Language Wars…..


Chris Sells says:


Let The Language Wars Continue



I think that the CLR languages *should* have different capabilities and that programmers should be proud of their choice of language! The skinning the pretends to separate two nearly identical languages must end!”


I agree. I like the idea that each language has a special niche or reason for using it. Why do VB.NET and C# developers want them to be the same? Is this truly a curly bracket/no curly bracket debate? I hope not.


What do you all think? Should the Visual Basic .NET team be “allowed” to go off and develop super cool VB.NET only features and vice versa for the C# team? Leave a comment.


Nice discussion going on in the comments:


“I hate to say it but God himself could come down and tell all developers that C# and VB.NET are equal and there would STILL be C fill in the blank developers who wouldn’t believe it. “


Join in on the fun!


Comments (9)

  1. James Avery says:

    I think the language teams should be allowed to do anything that will make their language better, as long as it does not interfere with cross-assembly compatibilities. Just like the XML commenting features that C# has now, great language feature and it does not interfere.

  2. Greg Huber says:

    Adding more features to languages is a good idea, but I think for the most part VB.NET and C# should remain "equals" in terms of features.

    If not, you end up getting into the religious type wars where one language is "better" than another. C# is probably more positioned in terms of getting more features added. After all, it does have the advantage of being the language that MS invented for the .NET platform. VB.NET was more or less retrofitted to work with .NET so it may be at a disadvantage in terms of future direction. If C# continues to get "cool features" and VB.NET decides it just wants to be "basic" then I think that will be a bad thing in general.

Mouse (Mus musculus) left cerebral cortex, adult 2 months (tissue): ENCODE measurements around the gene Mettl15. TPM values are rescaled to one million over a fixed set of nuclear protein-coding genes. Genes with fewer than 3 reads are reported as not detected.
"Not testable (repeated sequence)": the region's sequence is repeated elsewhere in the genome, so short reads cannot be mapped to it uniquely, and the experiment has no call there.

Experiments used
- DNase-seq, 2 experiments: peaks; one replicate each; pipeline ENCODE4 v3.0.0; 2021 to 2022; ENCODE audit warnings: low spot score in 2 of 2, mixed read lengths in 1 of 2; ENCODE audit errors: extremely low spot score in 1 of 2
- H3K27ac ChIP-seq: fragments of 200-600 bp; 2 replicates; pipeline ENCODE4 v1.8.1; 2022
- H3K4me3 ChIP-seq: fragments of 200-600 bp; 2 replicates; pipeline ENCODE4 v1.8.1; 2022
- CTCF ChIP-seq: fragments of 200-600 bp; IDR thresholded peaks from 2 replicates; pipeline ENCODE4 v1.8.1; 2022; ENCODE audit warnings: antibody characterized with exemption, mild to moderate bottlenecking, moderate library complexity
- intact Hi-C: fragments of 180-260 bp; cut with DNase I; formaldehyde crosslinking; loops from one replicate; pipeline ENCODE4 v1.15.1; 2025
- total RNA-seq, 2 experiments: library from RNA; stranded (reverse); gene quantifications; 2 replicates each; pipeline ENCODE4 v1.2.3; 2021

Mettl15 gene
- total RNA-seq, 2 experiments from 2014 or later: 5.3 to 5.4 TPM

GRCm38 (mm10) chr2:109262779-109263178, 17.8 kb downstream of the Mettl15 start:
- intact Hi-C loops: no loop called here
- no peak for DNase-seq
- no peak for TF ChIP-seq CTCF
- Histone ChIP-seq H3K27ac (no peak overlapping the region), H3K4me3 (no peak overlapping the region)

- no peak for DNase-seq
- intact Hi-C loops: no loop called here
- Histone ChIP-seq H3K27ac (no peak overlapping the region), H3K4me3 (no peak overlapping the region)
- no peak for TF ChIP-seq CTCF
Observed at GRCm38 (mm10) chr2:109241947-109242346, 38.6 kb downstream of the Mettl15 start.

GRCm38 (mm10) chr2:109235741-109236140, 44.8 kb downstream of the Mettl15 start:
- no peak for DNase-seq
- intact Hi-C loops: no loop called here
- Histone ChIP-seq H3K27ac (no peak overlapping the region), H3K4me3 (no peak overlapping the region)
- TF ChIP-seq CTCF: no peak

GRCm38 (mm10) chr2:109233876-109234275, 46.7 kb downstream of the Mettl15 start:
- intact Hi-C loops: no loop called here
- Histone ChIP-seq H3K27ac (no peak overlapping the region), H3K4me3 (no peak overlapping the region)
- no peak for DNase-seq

Another angle: there are different pressures on C#– it is an ECMA standard so MS isn’t the only one that will drive features for it. Some powerful features may be added to C# that VB.NET will never implement because MS solely drives VB.NET and they may not think VB needs some of those same features. On the other hand, VB.NET can get more non-standard non-ecma compliant stuff. But that isn’t necessarily the stuff I, being interested in standards, would want to deal with.

    So here are the outcomes I see happening:

    Happy Outcome (for me): C# and VB.NET have just about the same exact capabilities. The syntax is different of course, but in terms of power (minus memory pointer stuff), oo features, etc. everything is equal.